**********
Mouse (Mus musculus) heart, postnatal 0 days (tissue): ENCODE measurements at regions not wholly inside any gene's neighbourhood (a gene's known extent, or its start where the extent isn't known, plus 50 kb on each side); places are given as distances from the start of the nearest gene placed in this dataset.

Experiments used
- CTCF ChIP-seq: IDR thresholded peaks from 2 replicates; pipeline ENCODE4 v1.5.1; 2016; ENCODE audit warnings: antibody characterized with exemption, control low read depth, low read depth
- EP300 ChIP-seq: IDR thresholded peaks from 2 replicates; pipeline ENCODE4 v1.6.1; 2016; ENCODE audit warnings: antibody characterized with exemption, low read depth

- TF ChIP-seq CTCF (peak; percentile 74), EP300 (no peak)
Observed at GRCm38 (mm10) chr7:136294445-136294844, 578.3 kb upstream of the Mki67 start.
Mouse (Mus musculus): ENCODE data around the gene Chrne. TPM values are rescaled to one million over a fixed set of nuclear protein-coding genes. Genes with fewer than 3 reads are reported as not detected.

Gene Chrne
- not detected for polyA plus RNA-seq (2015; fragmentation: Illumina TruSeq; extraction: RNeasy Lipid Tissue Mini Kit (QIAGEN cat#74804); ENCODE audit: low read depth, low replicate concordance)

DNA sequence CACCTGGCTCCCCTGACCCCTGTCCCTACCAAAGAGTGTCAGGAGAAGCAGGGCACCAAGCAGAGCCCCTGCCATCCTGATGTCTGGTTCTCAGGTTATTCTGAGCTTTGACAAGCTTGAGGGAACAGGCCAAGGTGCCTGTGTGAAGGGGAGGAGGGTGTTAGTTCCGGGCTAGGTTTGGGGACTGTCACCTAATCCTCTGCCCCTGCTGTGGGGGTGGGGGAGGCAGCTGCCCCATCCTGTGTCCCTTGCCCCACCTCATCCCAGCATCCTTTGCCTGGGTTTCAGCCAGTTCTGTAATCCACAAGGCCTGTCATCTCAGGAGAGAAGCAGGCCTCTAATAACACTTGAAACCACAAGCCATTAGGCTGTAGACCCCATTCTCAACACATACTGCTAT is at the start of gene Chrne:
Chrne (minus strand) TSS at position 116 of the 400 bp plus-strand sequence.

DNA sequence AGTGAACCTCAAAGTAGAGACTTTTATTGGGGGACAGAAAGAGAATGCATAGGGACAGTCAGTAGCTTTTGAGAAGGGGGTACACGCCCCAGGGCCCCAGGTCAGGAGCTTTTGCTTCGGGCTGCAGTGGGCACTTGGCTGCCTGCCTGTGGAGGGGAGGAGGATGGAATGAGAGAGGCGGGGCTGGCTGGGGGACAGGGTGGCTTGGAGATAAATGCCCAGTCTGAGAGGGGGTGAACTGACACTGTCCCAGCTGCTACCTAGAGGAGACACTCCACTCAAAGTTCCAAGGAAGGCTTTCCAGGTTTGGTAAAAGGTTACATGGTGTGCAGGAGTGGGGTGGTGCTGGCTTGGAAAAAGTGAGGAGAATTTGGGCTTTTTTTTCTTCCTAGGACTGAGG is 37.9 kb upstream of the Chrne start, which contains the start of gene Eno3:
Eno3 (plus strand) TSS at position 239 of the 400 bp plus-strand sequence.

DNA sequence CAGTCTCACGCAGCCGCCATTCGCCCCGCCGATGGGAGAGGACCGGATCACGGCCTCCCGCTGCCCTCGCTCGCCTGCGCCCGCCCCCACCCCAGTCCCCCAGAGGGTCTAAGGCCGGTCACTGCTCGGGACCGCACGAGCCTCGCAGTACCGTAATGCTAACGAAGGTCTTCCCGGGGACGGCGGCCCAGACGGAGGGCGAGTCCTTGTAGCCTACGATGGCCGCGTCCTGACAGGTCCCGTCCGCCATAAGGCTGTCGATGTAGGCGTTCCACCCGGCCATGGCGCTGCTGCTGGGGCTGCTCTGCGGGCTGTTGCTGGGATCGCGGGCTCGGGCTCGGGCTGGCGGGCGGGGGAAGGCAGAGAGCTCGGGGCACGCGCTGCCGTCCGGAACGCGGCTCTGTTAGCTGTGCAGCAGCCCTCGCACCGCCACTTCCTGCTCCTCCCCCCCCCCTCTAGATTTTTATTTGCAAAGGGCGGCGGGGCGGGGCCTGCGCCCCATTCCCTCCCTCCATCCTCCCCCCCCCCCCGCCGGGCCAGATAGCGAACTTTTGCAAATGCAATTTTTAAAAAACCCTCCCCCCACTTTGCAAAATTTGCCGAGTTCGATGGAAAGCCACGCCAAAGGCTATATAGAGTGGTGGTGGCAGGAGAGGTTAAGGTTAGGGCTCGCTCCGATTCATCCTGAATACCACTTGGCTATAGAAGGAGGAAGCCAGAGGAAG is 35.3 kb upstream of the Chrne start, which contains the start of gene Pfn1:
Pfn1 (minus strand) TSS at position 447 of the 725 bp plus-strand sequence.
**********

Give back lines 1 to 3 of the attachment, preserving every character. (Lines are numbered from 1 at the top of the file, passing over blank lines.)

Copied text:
Mouse (Mus musculus) heart, postnatal 0 days (tissue): ENCODE measurements at regions not wholly inside any gene's neighbourhood (a gene's known extent, or its start where the extent isn't known, plus 50 kb on each side); places are given as distances from the start of the nearest gene placed in this dataset.

Experiments used
- CTCF ChIP-seq: IDR thresholded peaks from 2 replicates; pipeline ENCODE4 v1.5.1; 2016; ENCODE audit warnings: antibody characterized with exemption, control low read depth, low read depth